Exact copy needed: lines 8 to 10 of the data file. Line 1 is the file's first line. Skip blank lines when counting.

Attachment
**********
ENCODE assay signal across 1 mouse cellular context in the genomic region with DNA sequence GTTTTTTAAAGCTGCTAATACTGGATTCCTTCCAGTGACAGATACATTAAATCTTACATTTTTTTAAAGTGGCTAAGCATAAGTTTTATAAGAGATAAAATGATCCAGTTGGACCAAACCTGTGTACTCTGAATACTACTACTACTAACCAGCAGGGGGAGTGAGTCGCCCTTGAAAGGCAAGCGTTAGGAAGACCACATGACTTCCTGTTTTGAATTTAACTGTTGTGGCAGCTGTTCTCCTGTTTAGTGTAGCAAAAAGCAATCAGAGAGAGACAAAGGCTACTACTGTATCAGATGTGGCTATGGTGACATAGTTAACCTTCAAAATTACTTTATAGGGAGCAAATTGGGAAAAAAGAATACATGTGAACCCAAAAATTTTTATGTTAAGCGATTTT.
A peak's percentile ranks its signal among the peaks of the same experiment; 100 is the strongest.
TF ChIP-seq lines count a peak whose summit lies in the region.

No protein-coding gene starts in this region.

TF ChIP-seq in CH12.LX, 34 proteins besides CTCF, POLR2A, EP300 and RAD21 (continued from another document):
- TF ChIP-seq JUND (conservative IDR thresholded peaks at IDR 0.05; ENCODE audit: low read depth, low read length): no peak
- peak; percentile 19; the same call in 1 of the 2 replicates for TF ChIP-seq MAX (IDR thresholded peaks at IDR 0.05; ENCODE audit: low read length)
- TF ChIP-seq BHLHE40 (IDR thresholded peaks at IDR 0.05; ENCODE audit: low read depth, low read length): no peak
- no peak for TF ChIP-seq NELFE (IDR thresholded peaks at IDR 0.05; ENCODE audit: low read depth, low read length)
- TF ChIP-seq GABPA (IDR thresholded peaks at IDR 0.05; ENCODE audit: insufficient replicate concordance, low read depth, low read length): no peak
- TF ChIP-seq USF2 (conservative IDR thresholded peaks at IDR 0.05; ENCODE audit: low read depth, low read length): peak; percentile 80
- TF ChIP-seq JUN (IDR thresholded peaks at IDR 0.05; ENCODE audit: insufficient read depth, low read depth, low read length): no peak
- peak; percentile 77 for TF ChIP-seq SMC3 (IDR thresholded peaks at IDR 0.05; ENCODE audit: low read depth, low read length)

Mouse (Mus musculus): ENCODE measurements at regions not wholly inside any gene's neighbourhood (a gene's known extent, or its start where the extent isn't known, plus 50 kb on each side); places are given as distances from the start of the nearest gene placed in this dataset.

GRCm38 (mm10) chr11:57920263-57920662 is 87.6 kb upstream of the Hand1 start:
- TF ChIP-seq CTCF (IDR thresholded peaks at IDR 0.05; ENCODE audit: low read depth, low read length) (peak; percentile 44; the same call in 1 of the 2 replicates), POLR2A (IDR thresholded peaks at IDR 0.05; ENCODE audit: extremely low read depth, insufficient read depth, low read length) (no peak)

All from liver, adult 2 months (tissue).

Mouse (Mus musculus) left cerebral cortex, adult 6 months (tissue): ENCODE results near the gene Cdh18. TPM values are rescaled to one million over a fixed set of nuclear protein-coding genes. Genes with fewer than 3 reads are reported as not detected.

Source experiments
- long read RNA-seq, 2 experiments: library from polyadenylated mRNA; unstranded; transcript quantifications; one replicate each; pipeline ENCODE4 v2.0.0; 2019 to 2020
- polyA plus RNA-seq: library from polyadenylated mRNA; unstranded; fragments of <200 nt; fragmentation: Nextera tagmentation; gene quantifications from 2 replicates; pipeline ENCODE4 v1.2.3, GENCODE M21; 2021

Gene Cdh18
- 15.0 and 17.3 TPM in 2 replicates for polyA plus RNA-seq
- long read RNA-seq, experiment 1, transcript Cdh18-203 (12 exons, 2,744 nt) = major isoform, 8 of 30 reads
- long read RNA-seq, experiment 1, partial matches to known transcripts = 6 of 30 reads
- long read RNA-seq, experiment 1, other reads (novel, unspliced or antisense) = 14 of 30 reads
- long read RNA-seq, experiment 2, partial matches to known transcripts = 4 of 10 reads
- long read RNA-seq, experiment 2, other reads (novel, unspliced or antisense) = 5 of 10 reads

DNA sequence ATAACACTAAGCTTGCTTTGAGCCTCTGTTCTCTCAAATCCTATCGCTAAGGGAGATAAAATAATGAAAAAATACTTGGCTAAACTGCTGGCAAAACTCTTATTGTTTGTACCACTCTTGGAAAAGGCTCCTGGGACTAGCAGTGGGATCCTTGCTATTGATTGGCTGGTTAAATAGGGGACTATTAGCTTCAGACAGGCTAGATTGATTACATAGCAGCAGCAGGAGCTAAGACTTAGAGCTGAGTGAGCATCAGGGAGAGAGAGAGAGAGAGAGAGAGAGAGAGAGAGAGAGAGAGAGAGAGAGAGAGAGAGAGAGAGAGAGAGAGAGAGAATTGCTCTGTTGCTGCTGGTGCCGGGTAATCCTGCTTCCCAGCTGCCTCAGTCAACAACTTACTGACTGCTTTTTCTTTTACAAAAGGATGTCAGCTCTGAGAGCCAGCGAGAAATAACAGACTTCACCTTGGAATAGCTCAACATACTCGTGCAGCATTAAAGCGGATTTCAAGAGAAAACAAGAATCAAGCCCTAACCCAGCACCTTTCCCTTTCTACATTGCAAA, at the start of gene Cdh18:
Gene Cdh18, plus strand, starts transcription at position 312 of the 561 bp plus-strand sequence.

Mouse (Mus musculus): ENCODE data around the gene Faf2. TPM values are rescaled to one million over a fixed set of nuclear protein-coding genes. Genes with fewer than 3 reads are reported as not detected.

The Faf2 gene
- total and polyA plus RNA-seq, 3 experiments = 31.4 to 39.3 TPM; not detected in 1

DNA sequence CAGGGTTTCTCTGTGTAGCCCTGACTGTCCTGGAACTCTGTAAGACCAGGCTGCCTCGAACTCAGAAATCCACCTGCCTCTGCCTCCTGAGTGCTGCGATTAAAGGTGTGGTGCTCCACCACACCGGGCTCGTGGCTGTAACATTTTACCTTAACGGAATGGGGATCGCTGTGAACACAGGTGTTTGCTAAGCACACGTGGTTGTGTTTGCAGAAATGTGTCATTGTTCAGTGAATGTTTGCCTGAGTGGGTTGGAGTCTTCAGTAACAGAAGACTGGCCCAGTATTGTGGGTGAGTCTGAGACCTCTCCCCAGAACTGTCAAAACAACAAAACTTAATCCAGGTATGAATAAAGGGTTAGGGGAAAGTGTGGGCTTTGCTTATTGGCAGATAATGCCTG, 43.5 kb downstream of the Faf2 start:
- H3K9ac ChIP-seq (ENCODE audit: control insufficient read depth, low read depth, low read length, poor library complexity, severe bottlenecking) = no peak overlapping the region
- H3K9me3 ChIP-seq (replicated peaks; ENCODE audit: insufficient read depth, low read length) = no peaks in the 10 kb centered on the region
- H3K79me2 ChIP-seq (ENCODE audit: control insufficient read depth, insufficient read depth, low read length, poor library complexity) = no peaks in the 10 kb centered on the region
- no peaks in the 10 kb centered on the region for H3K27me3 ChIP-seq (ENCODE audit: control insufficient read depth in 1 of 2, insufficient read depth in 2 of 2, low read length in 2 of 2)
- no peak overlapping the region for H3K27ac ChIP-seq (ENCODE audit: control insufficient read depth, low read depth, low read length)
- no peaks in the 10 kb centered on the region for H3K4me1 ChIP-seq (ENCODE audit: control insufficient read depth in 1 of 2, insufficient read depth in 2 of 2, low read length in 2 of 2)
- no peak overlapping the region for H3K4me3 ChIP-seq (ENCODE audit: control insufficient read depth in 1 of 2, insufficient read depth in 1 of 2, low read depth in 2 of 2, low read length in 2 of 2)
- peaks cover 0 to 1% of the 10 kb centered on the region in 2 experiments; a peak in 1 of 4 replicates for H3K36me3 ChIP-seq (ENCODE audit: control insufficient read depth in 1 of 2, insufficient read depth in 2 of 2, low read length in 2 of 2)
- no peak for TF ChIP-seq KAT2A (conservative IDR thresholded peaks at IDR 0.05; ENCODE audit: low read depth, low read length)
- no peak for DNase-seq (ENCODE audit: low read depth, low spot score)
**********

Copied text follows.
- TF ChIP-seq BHLHE40 (IDR thresholded peaks at IDR 0.05; ENCODE audit: low read depth, low read length): no peak
- no peak for TF ChIP-seq NELFE (IDR thresholded peaks at IDR 0.05; ENCODE audit: low read depth, low read length)
- TF ChIP-seq GABPA (IDR thresholded peaks at IDR 0.05; ENCODE audit: insufficient replicate concordance, low read depth, low read length): no peak